Military history

BIBLIOGRAPHY

This book is based principally on the captured German documents, the interrogations and testimony of German military officers and civilian officials, the diaries and memoirs which some of them have left, and on my own experience in the Third Reich.

Millions of words from the German archives have been published in various series of volumes, and millions more have been collected or microfilmed and deposited in libraries—in this country chiefly the Library of Congress and the Hoover Library at Stanford University—and in the National Archives at Washington. In addition, the Office of the Chief of Military History, Department of the Army, at Washington is in possession of a vast collection of German military records.

Of the published volumes of documents the most useful for my purposes have been three series. The first is Documents on German Foreign Policy, Series D, comprising a large selection in English translation of the papers of the German Foreign Office from 1937 to the summer of 1940. Through the courtesy of the State Department I have been given access to a number of additional German Foreign Office papers, not yet translated or published, which deal primarily with Germany’s declaration of war on the United States.

Two series of published documents dealing with the main Nuremberg trial have been invaluable in taking one behind the scenes in the Third Reich. The first is the forty-two-volume Trial of the Major War Criminals, of which the first twenty-three volumes contain the text of the testimony at the trial and the remainder the text of the documents accepted in evidence, which are published in their original language, mostly German. Additional documents, interrogations and affidavits collected for that trial and translated rather hurriedly into English are published in the ten-volume series Nazi Conspiracy and Aggression. Unfortunately, the extremely valuable testimony given before the commissioners of the International Military Tribunal is mostly omitted from the latter series and is available only in mimeographed form on deposit with a few leading libraries.

There were twelve subsequent trials at Nuremberg, conducted by United States military tribunals, but the fifteen bulky published volumes of testimony and documents presented at these trials, titled Trials of War Criminals before the Nuremberg Military Tribunals, contain less than one tenth of the material. However, the rest may be found in mimeograph or photostats in some libraries. Summaries of other trials which shed much light on the Third Reich may be found in Law Reports of Trials of War Criminals, published by His Majesty’s Stationery Office in London, 1947–49.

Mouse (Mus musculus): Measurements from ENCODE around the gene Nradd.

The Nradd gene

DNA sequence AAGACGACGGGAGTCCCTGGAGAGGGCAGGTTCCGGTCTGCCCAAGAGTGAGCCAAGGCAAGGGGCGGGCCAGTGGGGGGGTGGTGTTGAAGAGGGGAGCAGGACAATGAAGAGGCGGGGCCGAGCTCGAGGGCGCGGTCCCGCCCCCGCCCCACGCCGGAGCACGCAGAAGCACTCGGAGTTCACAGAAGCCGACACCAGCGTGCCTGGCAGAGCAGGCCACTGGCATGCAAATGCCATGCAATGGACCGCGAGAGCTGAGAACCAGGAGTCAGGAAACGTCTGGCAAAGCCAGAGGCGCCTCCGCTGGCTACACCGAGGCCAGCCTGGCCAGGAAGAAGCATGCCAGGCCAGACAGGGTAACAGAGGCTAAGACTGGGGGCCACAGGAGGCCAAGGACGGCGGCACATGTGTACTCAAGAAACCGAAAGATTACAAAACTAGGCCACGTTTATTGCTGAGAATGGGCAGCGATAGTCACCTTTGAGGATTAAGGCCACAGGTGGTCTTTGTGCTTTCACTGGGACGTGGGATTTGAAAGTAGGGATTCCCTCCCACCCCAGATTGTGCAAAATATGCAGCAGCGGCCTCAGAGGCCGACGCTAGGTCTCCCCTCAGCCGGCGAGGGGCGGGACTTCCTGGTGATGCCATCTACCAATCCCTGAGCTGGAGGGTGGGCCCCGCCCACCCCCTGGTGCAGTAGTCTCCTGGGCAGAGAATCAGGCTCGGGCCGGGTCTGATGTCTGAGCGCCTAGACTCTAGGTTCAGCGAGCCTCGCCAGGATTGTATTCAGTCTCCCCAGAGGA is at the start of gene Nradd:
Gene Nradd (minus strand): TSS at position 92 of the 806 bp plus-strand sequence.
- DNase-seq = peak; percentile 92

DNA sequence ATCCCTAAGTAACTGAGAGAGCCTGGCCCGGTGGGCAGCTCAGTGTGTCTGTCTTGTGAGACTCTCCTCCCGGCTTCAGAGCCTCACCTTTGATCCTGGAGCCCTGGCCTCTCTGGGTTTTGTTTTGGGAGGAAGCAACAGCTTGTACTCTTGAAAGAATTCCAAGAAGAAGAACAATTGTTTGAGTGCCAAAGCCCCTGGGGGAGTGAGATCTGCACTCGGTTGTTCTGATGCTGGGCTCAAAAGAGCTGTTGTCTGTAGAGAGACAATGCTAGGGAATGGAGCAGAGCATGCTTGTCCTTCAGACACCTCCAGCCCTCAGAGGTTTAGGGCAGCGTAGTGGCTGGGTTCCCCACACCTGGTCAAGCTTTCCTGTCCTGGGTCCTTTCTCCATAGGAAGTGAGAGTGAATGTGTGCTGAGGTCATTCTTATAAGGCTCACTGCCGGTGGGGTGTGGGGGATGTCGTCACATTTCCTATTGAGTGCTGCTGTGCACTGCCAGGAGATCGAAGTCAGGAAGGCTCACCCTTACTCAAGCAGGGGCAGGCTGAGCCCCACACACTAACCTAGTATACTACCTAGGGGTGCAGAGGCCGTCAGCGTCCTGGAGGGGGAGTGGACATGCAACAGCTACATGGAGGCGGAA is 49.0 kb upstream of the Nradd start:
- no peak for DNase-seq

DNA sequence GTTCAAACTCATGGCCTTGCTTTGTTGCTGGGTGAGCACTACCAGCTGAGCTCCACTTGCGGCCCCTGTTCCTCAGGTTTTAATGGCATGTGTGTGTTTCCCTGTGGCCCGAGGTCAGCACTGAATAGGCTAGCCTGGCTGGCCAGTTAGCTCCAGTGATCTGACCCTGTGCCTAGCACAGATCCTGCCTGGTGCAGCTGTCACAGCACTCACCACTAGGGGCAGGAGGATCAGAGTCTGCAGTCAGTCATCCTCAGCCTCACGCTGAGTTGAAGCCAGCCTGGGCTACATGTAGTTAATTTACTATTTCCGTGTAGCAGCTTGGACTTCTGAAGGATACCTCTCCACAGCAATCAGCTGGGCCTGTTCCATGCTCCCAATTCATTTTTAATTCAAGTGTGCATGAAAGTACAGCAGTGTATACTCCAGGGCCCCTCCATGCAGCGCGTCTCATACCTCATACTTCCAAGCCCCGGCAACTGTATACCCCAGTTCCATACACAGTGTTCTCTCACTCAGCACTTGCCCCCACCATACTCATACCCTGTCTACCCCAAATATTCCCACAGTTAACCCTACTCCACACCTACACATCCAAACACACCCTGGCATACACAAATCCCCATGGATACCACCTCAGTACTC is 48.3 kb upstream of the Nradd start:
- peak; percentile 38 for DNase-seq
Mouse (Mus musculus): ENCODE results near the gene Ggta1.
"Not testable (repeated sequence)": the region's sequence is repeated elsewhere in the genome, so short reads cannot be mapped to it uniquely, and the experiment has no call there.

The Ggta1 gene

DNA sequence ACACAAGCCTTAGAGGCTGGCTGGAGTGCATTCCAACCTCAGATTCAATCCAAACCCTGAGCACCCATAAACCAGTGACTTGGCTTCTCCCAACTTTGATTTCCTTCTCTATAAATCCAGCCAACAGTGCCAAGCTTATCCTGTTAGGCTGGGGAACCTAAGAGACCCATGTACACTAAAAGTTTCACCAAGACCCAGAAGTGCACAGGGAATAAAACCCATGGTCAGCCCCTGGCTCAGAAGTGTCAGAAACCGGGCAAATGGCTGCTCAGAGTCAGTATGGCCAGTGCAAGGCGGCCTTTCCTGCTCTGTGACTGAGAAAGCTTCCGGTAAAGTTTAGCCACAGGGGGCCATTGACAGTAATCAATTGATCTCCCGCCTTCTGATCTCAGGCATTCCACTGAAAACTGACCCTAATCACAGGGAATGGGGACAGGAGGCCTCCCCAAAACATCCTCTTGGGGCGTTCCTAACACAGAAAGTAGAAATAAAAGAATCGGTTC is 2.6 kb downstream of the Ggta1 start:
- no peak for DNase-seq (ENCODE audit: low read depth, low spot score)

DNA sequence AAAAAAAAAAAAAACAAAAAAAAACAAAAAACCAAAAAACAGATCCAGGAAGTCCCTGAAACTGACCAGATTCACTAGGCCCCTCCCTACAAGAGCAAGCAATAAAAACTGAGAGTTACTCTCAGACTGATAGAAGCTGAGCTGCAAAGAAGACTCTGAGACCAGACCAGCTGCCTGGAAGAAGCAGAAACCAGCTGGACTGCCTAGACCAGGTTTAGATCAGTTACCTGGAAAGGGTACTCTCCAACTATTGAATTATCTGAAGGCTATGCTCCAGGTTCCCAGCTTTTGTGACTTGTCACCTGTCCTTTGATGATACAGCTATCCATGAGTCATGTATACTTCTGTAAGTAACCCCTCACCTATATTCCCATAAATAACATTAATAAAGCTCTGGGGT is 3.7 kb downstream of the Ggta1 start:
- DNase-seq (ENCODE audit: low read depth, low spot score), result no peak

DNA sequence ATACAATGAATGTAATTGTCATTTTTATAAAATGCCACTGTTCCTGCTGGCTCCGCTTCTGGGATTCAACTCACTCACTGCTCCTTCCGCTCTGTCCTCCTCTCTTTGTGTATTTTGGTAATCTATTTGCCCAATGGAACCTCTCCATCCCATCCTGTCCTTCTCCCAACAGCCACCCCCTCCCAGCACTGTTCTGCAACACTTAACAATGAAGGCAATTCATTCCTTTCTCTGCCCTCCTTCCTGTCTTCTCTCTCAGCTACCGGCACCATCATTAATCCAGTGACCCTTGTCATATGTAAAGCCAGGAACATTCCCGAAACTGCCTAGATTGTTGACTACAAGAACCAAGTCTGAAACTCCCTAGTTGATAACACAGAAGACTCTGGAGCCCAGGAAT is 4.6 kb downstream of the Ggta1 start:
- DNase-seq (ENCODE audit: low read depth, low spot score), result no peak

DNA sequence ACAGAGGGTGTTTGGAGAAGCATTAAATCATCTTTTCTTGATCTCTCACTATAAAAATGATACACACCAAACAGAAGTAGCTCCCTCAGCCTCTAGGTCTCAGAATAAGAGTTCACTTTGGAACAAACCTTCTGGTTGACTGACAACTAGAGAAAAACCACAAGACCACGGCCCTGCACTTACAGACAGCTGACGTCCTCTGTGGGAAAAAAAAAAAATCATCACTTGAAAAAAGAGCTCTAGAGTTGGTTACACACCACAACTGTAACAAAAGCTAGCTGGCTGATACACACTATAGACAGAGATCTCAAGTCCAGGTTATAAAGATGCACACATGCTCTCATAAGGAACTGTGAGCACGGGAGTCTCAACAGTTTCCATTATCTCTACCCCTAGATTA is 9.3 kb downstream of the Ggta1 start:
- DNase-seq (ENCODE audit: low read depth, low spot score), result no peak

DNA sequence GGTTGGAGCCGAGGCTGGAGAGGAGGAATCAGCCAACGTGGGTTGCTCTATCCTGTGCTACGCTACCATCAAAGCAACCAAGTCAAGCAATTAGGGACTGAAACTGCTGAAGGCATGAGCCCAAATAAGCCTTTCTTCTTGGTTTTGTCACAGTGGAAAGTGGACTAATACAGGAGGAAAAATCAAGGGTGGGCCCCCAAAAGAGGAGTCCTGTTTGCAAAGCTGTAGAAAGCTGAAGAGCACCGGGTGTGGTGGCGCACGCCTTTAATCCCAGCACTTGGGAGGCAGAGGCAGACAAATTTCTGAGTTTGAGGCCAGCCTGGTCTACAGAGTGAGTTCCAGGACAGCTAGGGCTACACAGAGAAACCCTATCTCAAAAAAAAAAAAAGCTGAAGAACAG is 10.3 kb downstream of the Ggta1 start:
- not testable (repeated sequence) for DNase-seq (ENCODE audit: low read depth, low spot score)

Of the unpublished German documents other than the rich collections in the Hoover Library, the Library of Congress and the National Archives—which contain, among other things, the Himmler files and a number of Hitler’s private papers—one of the most valuable finds has been that of the so-called “Alexandria Papers,” a good proportion of which have now been microfilmed and deposited at the National Archives. Information about a number of other captured papers will be found in the notes. Among the unpublished German material, incidentally, is General Halder’s diary—seven volumes of typescript with annotations added by the General after the war to clarify certain passages—which I found to be one of the most valuable records of the Third Reich.

Some of the books which have been helpful to me are listed below. They are of three types: first, the memoirs and diaries of some of the leading figures in this narrative; second, books based on the new documentary material, such as those of John W. Wheeler-Bennett, Alan Bullock, H. R. Trevor-Roper and Gerald Reitlinger in England, of Telford Taylor in America, and of Eberhard Zeller, Gerhard Ritter, Rudolf Pechel and Walter Goerlitz in Germany; and third, books which provide background.

A comprehensive bibliography of works on the Third Reich has been published in Munich as a special number of the Vierteljahrshefte fuer Zeitgeschichte under the auspices of the Institut fuer Zeitgeschichte. The catalogues of the Wiener Library in London also contain excellent bibliographies.

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